For decades, Karen Webb has spent Thanksgiving Day serving others — customers in restaurants and hotels where she has worked, and families in need through her leadership role in local holiday toy drives.
Webb, who is nearly 70, spent this Thanksgiving in a hospital bed.
Though she was fully vaccinated against the coronavirus in March, Webb contracted COVID-19 in October, when so-called breakthrough cases of the illness began increasing in the state amid a surge in the virus’s delta variant.
As soon as she heard the news, Webb recalled, “I was scared.”
Her bad luck didn’t end there. She later developed a staph infection, which she is now fighting with the help of faith, friends, prayers, humor and a GoFundMe initiative, fueled by donations from many of the customers she’s gotten to know and love over the decades.
“I know this town, and this town has been good to me,” said Webb, a New Jersey native who moved to Santa Fe in 1971. Her name and face have become familiar to those who have dined at the original downtown Plaza Cafe or its sister restaurant, Plaza Cafe Southside, where she has waited on tables for almost three decades.
The job earned her a spot in a nearly 20-year-old documentary film on waitresses — prompting customers to cast curious looks and ask, “Don’t I know you from somewhere?”
Friend and Plaza Cafe co-worker Belinda Marshall, who started the GoFundMe campaign for Webb, said she has been good to the town.
“She is a community treasure,” Marshall said. “People who come in here love her. That’s where all the money is coming from for the GoFundMe. When people find out she is sick, they want to help. Karen does that, too; if somebody needs help, she’s there. She’s constantly doing things for our community.”
Speaking from her hospital bed Wednesday — and wearing her trademark red lipstick — Webb sometimes gave in to tears over the pain, frustration and fear she was feeling.
“It’s a little bit scary to be 70 and on your back,” she said.
She’s not quite 70; that birthday will come in January.
This month marks 50 years since she came to Santa Fe from the East Coast. Asked what brought her to the City Different, she flashed a naughty smile and said, “It’s sordid; I’m not telling!”
After a moment, she added, “It’s where God wanted me to be.”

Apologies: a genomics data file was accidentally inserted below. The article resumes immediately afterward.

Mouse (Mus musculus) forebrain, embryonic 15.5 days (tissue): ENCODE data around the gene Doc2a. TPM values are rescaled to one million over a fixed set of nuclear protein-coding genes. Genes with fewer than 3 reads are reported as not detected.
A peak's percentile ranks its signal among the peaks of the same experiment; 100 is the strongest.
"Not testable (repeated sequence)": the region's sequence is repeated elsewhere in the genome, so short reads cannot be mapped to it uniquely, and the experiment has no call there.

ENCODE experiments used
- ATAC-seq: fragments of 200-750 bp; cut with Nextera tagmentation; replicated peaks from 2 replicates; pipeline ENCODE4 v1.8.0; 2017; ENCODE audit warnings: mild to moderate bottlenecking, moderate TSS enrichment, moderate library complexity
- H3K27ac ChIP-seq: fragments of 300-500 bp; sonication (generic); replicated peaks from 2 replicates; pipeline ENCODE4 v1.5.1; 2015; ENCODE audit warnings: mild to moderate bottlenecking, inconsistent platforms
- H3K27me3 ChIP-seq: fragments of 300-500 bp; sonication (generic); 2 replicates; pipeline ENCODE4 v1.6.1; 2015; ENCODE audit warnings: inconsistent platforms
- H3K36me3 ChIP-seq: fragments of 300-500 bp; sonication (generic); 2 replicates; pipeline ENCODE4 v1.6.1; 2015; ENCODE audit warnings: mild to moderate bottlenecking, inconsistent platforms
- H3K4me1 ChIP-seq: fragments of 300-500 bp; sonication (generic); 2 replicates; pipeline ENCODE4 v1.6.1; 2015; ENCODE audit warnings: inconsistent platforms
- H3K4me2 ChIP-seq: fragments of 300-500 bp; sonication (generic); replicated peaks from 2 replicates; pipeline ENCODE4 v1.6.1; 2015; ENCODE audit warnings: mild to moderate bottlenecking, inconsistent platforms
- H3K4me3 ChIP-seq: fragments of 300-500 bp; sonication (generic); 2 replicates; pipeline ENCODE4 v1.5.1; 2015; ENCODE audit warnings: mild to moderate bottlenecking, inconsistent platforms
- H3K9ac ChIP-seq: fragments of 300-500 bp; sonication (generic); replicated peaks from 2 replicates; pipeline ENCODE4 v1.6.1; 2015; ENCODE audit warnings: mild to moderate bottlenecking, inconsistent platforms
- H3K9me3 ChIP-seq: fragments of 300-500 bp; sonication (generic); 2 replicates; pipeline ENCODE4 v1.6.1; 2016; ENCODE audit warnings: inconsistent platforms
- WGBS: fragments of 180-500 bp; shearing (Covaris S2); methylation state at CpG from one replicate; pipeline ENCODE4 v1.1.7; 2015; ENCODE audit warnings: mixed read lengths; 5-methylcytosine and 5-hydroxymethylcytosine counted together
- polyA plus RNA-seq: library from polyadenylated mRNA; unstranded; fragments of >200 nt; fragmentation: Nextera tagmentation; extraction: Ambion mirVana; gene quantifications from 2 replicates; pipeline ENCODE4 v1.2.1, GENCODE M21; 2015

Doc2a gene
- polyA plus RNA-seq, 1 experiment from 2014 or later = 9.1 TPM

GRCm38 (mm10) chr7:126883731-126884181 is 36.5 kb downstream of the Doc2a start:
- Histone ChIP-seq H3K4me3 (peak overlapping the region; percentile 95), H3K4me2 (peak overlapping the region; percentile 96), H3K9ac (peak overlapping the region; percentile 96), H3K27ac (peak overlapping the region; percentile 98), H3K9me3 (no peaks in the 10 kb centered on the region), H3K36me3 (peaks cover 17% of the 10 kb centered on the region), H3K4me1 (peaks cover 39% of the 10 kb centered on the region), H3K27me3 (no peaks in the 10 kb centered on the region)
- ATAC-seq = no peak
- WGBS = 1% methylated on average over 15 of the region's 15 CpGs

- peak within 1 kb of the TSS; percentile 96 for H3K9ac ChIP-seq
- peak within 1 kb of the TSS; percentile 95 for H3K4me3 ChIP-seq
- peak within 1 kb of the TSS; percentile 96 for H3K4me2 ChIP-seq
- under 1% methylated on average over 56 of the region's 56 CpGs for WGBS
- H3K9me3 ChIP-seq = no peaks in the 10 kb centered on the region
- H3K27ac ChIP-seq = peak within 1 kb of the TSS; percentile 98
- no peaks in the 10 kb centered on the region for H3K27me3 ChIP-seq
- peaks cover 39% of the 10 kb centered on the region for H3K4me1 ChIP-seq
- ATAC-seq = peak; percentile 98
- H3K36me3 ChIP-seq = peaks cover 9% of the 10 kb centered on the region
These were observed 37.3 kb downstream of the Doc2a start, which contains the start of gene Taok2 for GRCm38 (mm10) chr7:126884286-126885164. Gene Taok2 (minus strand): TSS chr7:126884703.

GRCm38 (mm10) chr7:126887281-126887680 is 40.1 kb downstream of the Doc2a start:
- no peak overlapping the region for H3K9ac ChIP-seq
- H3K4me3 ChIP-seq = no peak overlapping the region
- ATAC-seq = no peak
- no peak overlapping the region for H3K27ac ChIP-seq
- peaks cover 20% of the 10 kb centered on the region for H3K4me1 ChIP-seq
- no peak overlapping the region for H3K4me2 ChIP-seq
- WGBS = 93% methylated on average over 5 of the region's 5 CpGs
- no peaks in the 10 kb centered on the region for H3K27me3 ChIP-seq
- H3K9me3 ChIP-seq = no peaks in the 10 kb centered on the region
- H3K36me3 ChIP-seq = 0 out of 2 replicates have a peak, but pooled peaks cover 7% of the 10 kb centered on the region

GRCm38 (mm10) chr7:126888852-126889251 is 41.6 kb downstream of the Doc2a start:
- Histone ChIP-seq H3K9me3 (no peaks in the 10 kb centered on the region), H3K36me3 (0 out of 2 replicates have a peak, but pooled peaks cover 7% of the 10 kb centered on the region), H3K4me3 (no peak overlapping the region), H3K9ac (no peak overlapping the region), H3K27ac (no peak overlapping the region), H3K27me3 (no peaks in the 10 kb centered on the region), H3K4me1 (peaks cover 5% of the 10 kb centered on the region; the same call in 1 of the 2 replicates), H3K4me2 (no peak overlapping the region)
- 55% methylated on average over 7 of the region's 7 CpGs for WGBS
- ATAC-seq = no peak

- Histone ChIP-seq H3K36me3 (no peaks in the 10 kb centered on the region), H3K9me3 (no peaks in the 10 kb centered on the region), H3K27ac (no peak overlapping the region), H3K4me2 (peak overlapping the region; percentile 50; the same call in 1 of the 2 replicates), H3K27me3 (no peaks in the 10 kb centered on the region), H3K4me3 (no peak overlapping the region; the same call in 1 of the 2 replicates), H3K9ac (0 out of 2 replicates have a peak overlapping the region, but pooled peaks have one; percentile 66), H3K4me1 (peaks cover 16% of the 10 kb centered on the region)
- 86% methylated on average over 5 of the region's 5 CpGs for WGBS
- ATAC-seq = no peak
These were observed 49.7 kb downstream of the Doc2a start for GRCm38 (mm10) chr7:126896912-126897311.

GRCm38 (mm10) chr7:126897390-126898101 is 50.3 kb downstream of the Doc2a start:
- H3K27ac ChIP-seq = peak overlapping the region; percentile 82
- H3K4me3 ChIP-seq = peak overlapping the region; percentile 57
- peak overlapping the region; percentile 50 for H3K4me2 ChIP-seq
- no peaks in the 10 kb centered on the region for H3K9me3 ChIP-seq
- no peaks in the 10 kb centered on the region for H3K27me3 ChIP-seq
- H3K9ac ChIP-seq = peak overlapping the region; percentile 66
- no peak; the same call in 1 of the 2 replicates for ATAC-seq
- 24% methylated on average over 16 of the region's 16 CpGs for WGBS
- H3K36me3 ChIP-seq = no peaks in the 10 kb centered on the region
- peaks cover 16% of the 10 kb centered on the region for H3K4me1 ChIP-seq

She spoke of the first house she rented in the city, which had an outhouse. It was on the corner of Siler Road and Agua Fría Street. She paid $15 a month for it.
Santa Fe was a “wild town” in those days, she said, one in which “everyone wore a gun on their hips.”
She worked at a number of well-known hotels before she began working at the Plaza Cafe.
One day, filmmaker Vanessa Vassar walked in and said she was looking for a veteran server for her documentary American Waitress, New Mexico. With her sunny and saucy disposition, eyeglasses that seemed to have a life of their own and recognizable black bangs, Webb fit the role, telling the story of the daily joys and pains of life in the service industry.
The documentary, released in 2002, was screened at a number of film festivals, including in Santa Fe and Taos, before enjoying a lengthy run on a number of documentary TV channels.
For 38 years, Webb helped run Santa Fe’s annual Wings for Hope Toy Run and found ways to get clothes to children who needed them. Her customers often helped; she would find out what size of a dress a girl could use and would then ask familiar patrons if they were planning to pass along a dress that size from a daughter who had outgrown it.
Despite her illnesses, Webb remains feisty and funny, and sings the praises of the staff at Christus St. Vincent Regional Medical Center, where she is receiving care. She has started a Cupcake Club for the workers in the hospital’s COVID-19 ward; she asks anyone armed with sweets to drop some off at the entrance.
Two packs of Oreo cookies go a long way when it comes to making spirits bright there, she said.
Still, she has had a difficult battle with COVID-19. She described extreme pain and hallucinations. One morning, she said, she woke up in the COVID-19 ward asking nurses why she wasn’t wearing her Brownies outfit from her youth.
“COVID has affected me mentally, emotionally; you lose a lot of memory,” she said. “You’re very isolated, so your mind starts to wander.”
After a while, she said, “I felt like I was a prisoner of war.”
She recovered and was sent home, where she spent just half a day before discovering an infection in her right arm. She was back in the hospital that night.
“Wouldn’t it be a shame if I survived COVID and died of staph?” she asked.
She’s not into self-pity, she said. “Sometimes it’s just your turn, and that’s all there is to it.”
Laughing helps. It’s what ties us all together, regardless of differences, she said.
She also comes from a family with a good sense of humor.
On her second day in the hospital for treatment of COVID-19, her phone rang. She answered it, and a man said, “This is just a reminder that this is your last chance to renew the warranty for your vehicle.”
Furious and frightened, she cut off the caller. “Don’t you know you’re calling a COVID ward?” she asked and slammed down the receiver.
The phone rang again. The same voice spoke to her in a much more soothing tone: “Don’t you even recognize the voice of your brother?”
She couldn’t help but laugh.
How to help u To make a donation to help Karen Webb pay medical bills, visit gofundme.com/f/sos-for-ms-karen-webb.